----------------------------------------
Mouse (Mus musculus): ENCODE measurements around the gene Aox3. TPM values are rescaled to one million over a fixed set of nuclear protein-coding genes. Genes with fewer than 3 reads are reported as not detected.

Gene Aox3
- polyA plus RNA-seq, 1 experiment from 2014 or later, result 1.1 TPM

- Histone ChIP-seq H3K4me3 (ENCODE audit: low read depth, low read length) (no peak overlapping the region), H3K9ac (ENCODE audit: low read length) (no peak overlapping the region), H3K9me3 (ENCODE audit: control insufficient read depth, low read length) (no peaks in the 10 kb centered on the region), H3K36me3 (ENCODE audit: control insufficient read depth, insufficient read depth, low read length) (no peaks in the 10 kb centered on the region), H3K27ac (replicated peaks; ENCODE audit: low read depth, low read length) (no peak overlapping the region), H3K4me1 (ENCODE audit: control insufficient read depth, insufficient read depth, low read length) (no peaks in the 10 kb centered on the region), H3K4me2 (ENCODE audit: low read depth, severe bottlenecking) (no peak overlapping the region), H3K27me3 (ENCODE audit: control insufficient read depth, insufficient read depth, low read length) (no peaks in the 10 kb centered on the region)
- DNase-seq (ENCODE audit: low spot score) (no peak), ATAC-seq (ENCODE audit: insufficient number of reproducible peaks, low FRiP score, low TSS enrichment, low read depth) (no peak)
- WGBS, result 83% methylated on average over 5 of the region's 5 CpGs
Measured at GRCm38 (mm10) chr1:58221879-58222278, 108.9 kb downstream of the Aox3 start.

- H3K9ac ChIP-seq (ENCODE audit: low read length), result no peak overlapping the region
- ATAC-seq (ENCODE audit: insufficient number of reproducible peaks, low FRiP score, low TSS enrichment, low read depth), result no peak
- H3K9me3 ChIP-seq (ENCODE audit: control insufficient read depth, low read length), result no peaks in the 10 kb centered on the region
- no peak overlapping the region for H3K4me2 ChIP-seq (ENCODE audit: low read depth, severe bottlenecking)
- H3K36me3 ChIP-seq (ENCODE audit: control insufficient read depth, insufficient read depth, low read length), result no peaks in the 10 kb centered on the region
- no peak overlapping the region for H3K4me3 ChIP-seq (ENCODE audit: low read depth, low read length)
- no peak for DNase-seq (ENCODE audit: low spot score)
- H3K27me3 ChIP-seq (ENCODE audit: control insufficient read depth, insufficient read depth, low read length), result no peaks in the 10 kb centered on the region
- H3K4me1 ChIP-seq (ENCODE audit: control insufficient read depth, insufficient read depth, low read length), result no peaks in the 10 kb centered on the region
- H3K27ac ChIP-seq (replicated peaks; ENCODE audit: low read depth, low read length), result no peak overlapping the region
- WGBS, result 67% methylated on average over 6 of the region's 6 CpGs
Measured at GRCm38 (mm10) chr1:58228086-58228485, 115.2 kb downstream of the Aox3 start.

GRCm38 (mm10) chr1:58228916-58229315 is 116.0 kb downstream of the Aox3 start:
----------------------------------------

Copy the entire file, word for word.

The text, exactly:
Mouse (Mus musculus): ENCODE measurements around the gene Aox3. TPM values are rescaled to one million over a fixed set of nuclear protein-coding genes. Genes with fewer than 3 reads are reported as not detected.

Gene Aox3
- polyA plus RNA-seq, 1 experiment from 2014 or later, result 1.1 TPM

- Histone ChIP-seq H3K4me3 (ENCODE audit: low read depth, low read length) (no peak overlapping the region), H3K9ac (ENCODE audit: low read length) (no peak overlapping the region), H3K9me3 (ENCODE audit: control insufficient read depth, low read length) (no peaks in the 10 kb centered on the region), H3K36me3 (ENCODE audit: control insufficient read depth, insufficient read depth, low read length) (no peaks in the 10 kb centered on the region), H3K27ac (replicated peaks; ENCODE audit: low read depth, low read length) (no peak overlapping the region), H3K4me1 (ENCODE audit: control insufficient read depth, insufficient read depth, low read length) (no peaks in the 10 kb centered on the region), H3K4me2 (ENCODE audit: low read depth, severe bottlenecking) (no peak overlapping the region), H3K27me3 (ENCODE audit: control insufficient read depth, insufficient read depth, low read length) (no peaks in the 10 kb centered on the region)
- DNase-seq (ENCODE audit: low spot score) (no peak), ATAC-seq (ENCODE audit: insufficient number of reproducible peaks, low FRiP score, low TSS enrichment, low read depth) (no peak)
- WGBS, result 83% methylated on average over 5 of the region's 5 CpGs
Measured at GRCm38 (mm10) chr1:58221879-58222278, 108.9 kb downstream of the Aox3 start.

- H3K9ac ChIP-seq (ENCODE audit: low read length), result no peak overlapping the region
- ATAC-seq (ENCODE audit: insufficient number of reproducible peaks, low FRiP score, low TSS enrichment, low read depth), result no peak
- H3K9me3 ChIP-seq (ENCODE audit: control insufficient read depth, low read length), result no peaks in the 10 kb centered on the region
- no peak overlapping the region for H3K4me2 ChIP-seq (ENCODE audit: low read depth, severe bottlenecking)
- H3K36me3 ChIP-seq (ENCODE audit: control insufficient read depth, insufficient read depth, low read length), result no peaks in the 10 kb centered on the region
- no peak overlapping the region for H3K4me3 ChIP-seq (ENCODE audit: low read depth, low read length)
- no peak for DNase-seq (ENCODE audit: low spot score)
- H3K27me3 ChIP-seq (ENCODE audit: control insufficient read depth, insufficient read depth, low read length), result no peaks in the 10 kb centered on the region
- H3K4me1 ChIP-seq (ENCODE audit: control insufficient read depth, insufficient read depth, low read length), result no peaks in the 10 kb centered on the region
- H3K27ac ChIP-seq (replicated peaks; ENCODE audit: low read depth, low read length), result no peak overlapping the region
- WGBS, result 67% methylated on average over 6 of the region's 6 CpGs
Measured at GRCm38 (mm10) chr1:58228086-58228485, 115.2 kb downstream of the Aox3 start.

GRCm38 (mm10) chr1:58228916-58229315 is 116.0 kb downstream of the Aox3 start: